Avner Cohen is a writer, historian, and professor, well known for his works on Israel’s nuclear history.

  1. From the Wilson Center/Home Nuclear Proliferation International History Project



[Avraham Hermoni was an Israeli science counselor in the Israeli embassy in Washington, whose involvement in the Israeli nuclear program was instrumental to its ultimate success.]

I will end this introduction with an amusing anecdote that Hermoni told me that took place sometime during the period when Hermoni was the science attaché at the Israeli embassy in Washington D.C. (approximately 1969–72). One evening, during an intermission of a cultural event at the Kennedy Center, Hermoni noticed John Hadden, the former CIA station chief in Tel Aviv (1964-68), in the audience. Hermoni knew well that one of Hadden’s most important tasks while in Israel was to monitor the nuclear project. As they recognized each other in distance, Hadden shouted, “Avraham, does it work?” to which Hermoni promptly responded, “One hundred percent it does.” Both laughed.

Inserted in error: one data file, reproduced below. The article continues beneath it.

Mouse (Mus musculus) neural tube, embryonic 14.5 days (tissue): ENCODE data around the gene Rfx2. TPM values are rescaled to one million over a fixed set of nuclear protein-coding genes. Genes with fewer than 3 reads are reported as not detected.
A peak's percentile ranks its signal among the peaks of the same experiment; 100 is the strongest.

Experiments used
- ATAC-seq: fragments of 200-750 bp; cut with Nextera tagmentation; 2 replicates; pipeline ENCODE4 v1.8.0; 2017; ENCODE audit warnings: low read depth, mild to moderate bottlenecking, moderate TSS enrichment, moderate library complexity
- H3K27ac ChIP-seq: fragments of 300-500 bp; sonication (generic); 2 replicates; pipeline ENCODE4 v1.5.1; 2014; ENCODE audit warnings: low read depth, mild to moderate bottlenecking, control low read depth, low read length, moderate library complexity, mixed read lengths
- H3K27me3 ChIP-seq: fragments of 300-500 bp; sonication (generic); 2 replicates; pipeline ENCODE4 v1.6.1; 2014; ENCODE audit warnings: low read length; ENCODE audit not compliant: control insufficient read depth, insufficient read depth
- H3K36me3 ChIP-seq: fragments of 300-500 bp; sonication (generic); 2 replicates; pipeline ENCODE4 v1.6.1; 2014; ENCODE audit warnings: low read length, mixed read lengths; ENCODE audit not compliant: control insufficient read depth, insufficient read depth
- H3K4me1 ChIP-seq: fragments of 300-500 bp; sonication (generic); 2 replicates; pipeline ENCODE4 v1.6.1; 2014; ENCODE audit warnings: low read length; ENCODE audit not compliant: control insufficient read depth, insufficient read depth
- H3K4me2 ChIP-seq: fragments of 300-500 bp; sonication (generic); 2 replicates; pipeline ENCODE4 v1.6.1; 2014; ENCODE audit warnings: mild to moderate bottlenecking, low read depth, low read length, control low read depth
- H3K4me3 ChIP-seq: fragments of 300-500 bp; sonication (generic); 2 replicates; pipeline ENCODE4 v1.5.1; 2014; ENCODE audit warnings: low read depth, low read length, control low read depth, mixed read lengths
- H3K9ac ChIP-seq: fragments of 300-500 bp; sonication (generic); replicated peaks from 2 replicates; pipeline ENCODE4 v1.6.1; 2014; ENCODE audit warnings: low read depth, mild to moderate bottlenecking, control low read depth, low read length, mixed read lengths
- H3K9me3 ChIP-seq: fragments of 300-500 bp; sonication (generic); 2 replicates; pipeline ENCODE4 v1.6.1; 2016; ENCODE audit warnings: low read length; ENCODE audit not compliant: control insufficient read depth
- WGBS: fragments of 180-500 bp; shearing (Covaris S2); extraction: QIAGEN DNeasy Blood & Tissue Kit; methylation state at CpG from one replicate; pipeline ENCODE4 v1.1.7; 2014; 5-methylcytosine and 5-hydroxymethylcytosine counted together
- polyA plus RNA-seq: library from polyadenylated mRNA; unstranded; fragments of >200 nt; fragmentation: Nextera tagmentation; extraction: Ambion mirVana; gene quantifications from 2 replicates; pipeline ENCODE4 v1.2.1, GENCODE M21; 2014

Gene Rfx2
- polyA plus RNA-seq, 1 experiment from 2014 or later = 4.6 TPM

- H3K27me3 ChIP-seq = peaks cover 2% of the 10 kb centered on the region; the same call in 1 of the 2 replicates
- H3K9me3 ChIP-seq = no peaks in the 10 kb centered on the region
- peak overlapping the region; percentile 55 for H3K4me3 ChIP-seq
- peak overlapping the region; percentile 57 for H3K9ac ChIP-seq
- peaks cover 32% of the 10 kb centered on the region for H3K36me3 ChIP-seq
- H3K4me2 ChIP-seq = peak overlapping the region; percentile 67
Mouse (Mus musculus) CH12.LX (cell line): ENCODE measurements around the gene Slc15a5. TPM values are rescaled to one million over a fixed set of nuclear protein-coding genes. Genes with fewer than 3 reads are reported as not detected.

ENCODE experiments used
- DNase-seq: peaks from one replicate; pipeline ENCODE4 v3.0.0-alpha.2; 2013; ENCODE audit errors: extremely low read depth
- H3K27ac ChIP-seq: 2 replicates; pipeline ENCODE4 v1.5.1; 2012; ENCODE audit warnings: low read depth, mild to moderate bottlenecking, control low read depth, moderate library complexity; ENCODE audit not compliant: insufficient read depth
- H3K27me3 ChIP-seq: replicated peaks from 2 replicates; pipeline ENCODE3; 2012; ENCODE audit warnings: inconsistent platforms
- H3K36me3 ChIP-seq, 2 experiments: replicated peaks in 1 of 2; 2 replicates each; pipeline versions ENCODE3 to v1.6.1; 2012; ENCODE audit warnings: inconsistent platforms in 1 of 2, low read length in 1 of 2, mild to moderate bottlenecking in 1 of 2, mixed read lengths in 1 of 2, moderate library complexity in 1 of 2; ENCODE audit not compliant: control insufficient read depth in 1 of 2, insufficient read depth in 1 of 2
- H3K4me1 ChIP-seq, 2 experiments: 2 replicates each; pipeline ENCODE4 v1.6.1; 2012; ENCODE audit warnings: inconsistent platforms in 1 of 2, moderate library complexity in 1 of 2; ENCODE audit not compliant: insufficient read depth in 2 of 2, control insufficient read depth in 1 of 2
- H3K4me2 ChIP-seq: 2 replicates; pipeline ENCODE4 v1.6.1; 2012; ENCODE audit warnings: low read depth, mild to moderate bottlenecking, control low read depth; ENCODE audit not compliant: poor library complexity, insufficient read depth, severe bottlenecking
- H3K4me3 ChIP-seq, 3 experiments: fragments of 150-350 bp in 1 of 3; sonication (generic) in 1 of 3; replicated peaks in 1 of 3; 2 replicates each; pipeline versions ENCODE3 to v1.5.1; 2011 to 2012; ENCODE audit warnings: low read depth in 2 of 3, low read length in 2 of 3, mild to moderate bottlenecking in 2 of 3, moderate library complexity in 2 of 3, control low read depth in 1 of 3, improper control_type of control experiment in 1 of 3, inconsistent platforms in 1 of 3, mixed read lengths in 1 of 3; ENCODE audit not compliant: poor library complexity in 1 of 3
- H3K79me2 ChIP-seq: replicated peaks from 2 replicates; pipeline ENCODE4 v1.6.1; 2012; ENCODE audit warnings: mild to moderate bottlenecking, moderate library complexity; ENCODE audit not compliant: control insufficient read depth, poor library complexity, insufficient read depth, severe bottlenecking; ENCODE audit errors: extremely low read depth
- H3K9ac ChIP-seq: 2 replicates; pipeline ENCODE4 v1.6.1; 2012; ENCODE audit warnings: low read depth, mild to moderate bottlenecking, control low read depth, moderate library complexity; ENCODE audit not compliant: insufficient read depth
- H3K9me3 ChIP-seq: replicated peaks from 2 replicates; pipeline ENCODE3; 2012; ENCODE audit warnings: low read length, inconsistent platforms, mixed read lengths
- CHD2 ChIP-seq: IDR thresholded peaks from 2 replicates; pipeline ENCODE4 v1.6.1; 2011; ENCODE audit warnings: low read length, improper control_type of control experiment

What does this little anecdote tell us, beyond a little laughter?  Maybe it suggests that even in those early days, the big secret was not that big, and it was already “the worst-kept secret.”


2. Note from Cohen’s The US Discovery of Israel’s Secret Nuclear Project
published in April, 2015, in GWU’s National Security Archive/The Nuclear Vault:


Some interviewees claimed that certain people in the U.S. intelligence community were sympathetic to the Israelis and deliberately concealed or bypassed certain information instead of passing it along. For example, the late John Hadden, the CIA station chief in Tel Aviv from 1964-68, held that view strongly. He asked me to treat his suspicions with discretion so I did not publicize them when he was alive.